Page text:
- Taschenbuch: 256 Seiten
- Verlag: North Atlantic Books; Auflage: 1 (1. Februar 2005)
- Sprache: Englisch
- ISBN-10: 1556437315
- ISBN-13: 978-1556437311
- Größe und/oder Gewicht: 15,3 x 1,3 x 22,8 cm
- Durchschnittliche Kundenbewertung: 2 Kundenrezensionen
- Amazon Bestseller-Rang: Nr. 209.563 in Fremdsprachige Bücher (Siehe Top 100 in Fremdsprachige Bücher)
Naked Chocolate: The Astonishing Truth About the World's Greatest Food: Uncovering the Astonishing Truth About the World's Greatest Food (Englisch) Taschenbuch – 1. Februar 2005
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“This book will lead you on a journey into the world of chocolate. Learn the myths and legends associated with this life-giving food, what it’s really made of, and many new ways to eat, cook, and enjoy chocolate. With recipes that utilize not just chocolate but other life-giving, rich-in-nutrient foods, you’ll discover chocolate doesn’t just come in candy bars… This book provides a comprehensive, one-of-a-kind perspective on chocolate that hasn’t been explored before.”
Explores the history, myths and scientific properties of cacao (chocolate) , continues to explain why it's a health food when eaten raw, and concludes with over 60 recipes using only raw plant-based ingredients. -- Dieser Text bezieht sich auf eine vergriffene oder nicht verfügbare Ausgabe dieses Titels.Alle Produktbeschreibungen
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Da es ein paar wenige Literaturverweisungen gibt, auch nach Artikeln in internationalen Medizinzeitschriften, ist es auch empfehlenswert für Aerzte. Viel wurde in der Medizin ja nicht geschrieben über Schokolade, aber gute Studien wurden durchgeführt an Universitäten in den letzten 5 bis 10 Jahren. Der ernährungsmedizinische Wert der Schokolade wurde mehrfach wissenschaftlich nachgewiesen. Nur die Schoklade, die noch Flavenoiden enthält, hat diesen wert, der in Schokolade aus der Nahrungsmittelindustrie nicht mehr zu finden ist. Da im Büchlein Bezugsadressen erwähnt werden für rohe Schokolade, ist es auch in dieser Hinsicht eine Perle.
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Theobromine - Firstly, chocolate has stimulants (most people erroneously think is has substantial caffeine, which it does not) - chocolate has an analogous alkaloid, called "theobromine" occurring predominantly. It is a strong stimulant alkaloid with an effect on the nervous system, particularly the heart. The cardiotoxicity of this alkaloid has been established in carnivores (cats/dogs), and to a lesser extent in humans with sensitivities to it. The effect of this alkaloid may be enhanced by the substantial magnesium content of the chocolate. It may not be suitable for all people.
Tannins - Raw chocolate is rich in tannins, responsible for the bitterness of the chocolate. Tannin in high concentration will behave as an anti-nutrient, binding up and preventing the absorption of proteins and minerals in the digestive tract. It also adversely affects the kidneys in high amounts. Raw chocolate has a very high tannin content, more so than some tannin-rich fruits (such as the skins of jaboticaba), which are recommended to only be eaten in small quantity. Does this rule of potential tannin toxicity not apply to chocolate?
Surplus - Lastly, and partly from having grown cacao trees myself, is the observation that chocolate can be a surplus crop in many areas of the world. Theobroma cacao bears continuously and prolifically from trees that are surprisingly easy to grow in appropriate climates. Commercially, raw cacao beans are available at bulk wholesale relatively cheap. (Yes, even the organic ones.) Why do we see disproportionately high prices on raw chocolate products? To me, this means the public is paying high retail prices, based on this rather aggressive "health food" marketing we see - a situation which to me suggests a veil of pretense (though perhaps inadvertent) concerning the whole ordeal. Somebody is making a very high profit off this particular commodity. I don't think it is the cacao farmers / growers, either. I think a good skeptical pause is warranted.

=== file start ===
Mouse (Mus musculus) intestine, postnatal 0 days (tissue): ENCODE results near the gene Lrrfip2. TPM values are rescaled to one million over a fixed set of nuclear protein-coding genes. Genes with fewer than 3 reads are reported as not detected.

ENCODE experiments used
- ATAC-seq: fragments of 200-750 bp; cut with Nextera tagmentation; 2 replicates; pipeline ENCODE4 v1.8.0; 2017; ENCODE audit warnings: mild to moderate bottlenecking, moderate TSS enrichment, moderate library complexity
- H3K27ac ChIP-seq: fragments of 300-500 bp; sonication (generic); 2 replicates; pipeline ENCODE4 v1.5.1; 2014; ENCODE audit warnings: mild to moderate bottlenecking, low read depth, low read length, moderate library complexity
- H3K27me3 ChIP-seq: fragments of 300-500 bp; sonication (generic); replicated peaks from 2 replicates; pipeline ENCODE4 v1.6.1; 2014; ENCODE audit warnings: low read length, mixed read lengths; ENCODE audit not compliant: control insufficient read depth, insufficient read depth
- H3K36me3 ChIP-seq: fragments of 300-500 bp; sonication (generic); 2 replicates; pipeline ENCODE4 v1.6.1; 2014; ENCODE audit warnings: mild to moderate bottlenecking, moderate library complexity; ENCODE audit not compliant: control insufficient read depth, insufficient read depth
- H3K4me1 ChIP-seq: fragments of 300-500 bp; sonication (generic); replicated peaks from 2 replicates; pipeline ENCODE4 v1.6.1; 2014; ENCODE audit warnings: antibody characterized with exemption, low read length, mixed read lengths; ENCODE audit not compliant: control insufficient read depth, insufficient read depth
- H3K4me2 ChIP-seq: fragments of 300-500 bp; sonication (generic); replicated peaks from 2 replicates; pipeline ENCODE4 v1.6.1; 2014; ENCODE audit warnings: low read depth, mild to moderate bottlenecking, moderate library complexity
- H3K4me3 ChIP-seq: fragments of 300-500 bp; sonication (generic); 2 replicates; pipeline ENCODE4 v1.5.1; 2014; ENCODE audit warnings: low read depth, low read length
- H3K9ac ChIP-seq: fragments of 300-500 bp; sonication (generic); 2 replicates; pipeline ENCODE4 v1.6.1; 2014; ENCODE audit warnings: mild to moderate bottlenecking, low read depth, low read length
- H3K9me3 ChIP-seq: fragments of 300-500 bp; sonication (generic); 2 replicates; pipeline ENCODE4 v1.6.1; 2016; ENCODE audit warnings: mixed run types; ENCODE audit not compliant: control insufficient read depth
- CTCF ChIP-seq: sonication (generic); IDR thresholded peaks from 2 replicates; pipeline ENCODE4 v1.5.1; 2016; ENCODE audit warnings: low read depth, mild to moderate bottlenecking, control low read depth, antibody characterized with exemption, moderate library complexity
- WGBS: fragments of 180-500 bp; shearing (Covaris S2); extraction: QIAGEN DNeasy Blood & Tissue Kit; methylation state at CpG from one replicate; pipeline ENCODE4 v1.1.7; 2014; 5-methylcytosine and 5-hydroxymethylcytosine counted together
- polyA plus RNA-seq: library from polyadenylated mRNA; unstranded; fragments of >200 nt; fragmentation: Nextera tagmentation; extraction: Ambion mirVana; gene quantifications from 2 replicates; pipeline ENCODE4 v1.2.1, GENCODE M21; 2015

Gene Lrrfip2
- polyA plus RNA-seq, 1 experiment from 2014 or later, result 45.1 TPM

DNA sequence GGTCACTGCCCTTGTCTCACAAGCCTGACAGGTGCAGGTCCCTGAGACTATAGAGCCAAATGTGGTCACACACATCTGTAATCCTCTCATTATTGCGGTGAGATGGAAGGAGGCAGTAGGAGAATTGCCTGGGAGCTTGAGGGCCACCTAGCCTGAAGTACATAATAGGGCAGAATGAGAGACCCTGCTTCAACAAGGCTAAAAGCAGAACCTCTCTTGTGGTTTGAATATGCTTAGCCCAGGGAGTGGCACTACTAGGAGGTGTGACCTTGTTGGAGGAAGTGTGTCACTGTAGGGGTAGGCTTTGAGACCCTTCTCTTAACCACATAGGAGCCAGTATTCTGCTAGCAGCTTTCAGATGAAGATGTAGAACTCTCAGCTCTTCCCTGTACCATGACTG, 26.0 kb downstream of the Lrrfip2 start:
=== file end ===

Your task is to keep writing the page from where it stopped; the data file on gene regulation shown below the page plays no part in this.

This book is nonetheless rich with interesting information about the chocolate species. What is the point of this review? I have nothing against the authors, whose work I do enjoy. In fact I do eat a lot of raw foods myself (though not because of any ideology), being a tropical fruit grower and researcher. I think the lesson to learn here is we should respect certain foods for what they are, and not worship them for the energy and enthusiasm they impart. This is a key marketing strategy used pervasively nowadays- the idea that whole foods which make you 'feel good' are healthy and 'good for you.' Chocolate fits that bill indeed. Obtaining good health is, in actuality, a subtle endeavor, and "feeling good" is not a reliable or informative gauge for determining a food's overall virtues, or necessarily the state of one's health.
How many foods / substances out there make us feel good, only to burn us out faster? Thus, I stress caution, and encourage all people to research their health interests as much as possible. Hopefully, you see my point.
As a trainer and motivator, I know first hand the power of raw chocolate and how it can affect mood and energy levels. I use it as my "secret weapon." Raw chocolate is one of the most potent sources of magnesium--a mineral that is essential for muscle function, bone growth and overall wellbeing. Since--depending on where you get your information--60-80% of all Americans are deficient in magnesium, it seems that raw chocolate could be the perfect fit to re-mineralize the population.
Lack of magnesium creates sluggishness, mood changes, and in-the-dumps feelings. Raw chocolate can bring balance to your system and bring you out of the fog.
This book also identifies other fantastic qualities of this superfood that enhance mood and stimulate your body for optimal health!